Academic journal article
By Dyar, M. Darby; Gunter, Mickey E.; Davis, John C.; Odell, Michael R. L.
Journal of Geoscience Education , Vol. 52, No. 1
Mineralogy is usually the first geology course taken by students above the 100 level, and as such it is a vital building block for geology curricula. In recent years the number of mineralogists has declined, the relevance of the field has been questioned, and as a result the course has often been taught by less than enthusiastic non-specialists in the field. We believe that the key to restructuring mineralogy involves setting reasonable, prioritized course goals and employing (at least) four modern pedagogical learning methods: spiral learning, inquiry-based learning, concept maps, and use of interactive models and visualization. We present here a revised mineralogy curriculum that benefits from reflections on appropriate content and on these new learning methods and teaching styles.
Mineralogy is of fundamental importance to the geosciences (solid earth, planetary, soil, hydrological, environmental, and ocean sciences) because the composition, structure, and physical properties of minerals ultimately control natural chemical and mechanical processes. Mineralogy has traditionally been one of the cornerstones of the geoscience curriculum, but recent trends in the job market, coupled with an explosion of new knowledge in all disciplines, have called into question the relevancy of the traditional curriculum. For example, Dr. Gordon Eaton, former Director of the U.S. Geological Survey, has been critical of the geoscience curriculum in a number of forums. Mineralogy in particular (along with the related disciplines of petrology and geochemistry) has been singled out as an example of arcane, irrelevant knowledge (Eaton, 1994, 1995). His main point of contention is that this curriculum is more than 100 years old, and it has mainly been directed toward training of geologists for work in the extractive resource industries, whereas current employment trends require training in fields such as hydrology, education, engineering, and environmental geology. In light of demands to add new, practical components to the curriculum, hard decisions have to be made about which courses (or concepts, or methods) should be deleted or compressed to meet the contemporary needs of our students in their professional development.
However, as much as reforms are needed, one has to ask the question "Can any geoscience discipline be adequately explored or applied without a basic knowledge of the materials of the Earth?" We cannot hope to understand how the Earth and other planets work if we do not know what they are made of! Whether representing melting reactions near the Moho on a pressure-temperature diagram, or examining Eh-pH relations that control acid mine drainage while using minerals to immobilize hazardous waste, the relationships between minerals and their local environments have important implications for all geosciences and for society. Ignorance of mineralogy has cost our society dearly, as witnessed by the asbestos problem of the 1980's (Gunter, 1994) and, more recently, the ruling that quartz is a human carcinogen (Gunter, 1999). Mineralogy is also particularly needed by K-12 educators: the first questions asked by students about geology are usually fundamentally grounded in mineralogy, such as "What mineral is this?" The problem is not that mineralogy is irrelevant, but rather that new methods and materials for teaching mineralogy are needed to demonstrate fundamental principles. We need to present this information in meaningful contexts to create a better learning environment. In this paper, we address our own attempts at facing these challenges.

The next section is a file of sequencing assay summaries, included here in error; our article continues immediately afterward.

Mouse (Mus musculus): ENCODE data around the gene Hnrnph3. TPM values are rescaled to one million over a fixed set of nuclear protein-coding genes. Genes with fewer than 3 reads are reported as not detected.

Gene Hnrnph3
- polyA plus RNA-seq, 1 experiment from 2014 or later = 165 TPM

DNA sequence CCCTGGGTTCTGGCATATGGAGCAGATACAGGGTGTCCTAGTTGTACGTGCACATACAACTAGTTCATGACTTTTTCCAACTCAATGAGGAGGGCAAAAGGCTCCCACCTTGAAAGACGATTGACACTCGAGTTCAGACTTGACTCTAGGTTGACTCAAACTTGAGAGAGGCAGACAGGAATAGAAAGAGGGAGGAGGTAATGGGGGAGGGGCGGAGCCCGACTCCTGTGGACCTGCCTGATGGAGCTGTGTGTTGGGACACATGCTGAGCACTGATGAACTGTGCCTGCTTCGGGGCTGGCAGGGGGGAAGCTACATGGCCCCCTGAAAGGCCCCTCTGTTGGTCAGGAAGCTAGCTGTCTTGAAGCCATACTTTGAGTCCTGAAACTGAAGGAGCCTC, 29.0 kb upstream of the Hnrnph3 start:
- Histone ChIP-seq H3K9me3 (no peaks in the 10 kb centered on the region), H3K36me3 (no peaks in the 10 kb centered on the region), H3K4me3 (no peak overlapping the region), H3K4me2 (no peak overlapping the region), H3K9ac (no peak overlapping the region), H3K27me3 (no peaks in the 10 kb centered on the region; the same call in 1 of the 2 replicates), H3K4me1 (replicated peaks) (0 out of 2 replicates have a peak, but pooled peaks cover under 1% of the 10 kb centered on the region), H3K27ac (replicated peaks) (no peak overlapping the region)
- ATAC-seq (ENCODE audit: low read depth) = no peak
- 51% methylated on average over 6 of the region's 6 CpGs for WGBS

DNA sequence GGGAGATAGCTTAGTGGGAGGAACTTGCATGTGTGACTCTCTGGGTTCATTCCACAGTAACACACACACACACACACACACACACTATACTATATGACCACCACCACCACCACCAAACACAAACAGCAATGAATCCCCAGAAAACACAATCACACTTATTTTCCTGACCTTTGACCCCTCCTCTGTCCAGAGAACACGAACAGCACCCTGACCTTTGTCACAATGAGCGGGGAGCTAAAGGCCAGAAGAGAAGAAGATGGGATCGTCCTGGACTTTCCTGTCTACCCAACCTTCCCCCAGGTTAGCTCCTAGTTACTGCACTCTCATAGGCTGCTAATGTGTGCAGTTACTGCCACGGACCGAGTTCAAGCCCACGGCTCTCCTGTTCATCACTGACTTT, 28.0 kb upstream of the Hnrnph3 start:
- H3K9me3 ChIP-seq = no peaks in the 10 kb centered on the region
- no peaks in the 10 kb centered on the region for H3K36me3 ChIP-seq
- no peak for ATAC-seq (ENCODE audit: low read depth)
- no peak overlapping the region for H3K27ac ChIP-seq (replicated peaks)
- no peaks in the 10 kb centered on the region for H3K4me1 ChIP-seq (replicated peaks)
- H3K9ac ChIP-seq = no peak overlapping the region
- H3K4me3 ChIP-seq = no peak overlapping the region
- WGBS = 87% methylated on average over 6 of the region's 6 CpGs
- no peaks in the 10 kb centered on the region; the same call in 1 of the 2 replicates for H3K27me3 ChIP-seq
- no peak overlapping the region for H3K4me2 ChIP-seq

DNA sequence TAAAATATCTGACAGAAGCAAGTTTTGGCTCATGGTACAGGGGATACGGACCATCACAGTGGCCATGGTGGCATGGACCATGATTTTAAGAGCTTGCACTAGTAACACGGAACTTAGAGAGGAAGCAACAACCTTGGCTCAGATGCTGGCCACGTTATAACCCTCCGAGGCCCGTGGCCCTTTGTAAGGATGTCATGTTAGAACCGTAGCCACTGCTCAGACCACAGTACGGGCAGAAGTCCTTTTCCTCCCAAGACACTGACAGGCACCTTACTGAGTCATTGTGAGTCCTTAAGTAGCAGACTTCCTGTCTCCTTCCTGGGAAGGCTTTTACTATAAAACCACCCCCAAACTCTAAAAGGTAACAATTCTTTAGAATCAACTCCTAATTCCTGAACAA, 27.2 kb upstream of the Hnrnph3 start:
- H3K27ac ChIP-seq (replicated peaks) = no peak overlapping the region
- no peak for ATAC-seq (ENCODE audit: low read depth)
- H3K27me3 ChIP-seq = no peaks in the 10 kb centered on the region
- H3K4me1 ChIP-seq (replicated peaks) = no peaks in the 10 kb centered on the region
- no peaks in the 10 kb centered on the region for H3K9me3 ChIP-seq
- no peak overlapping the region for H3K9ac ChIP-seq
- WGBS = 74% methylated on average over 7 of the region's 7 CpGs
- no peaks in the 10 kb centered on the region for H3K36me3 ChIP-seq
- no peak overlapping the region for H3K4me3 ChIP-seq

When we started teaching mineralogy, each of us taught the course the way we had learned it as students. The course is usually taught as a series of subjects (crystallography, crystal chemistry, classification, etc.) in a very linear fashion, starting with a set of supposedly simple material and progressing in a straight line to complex material. …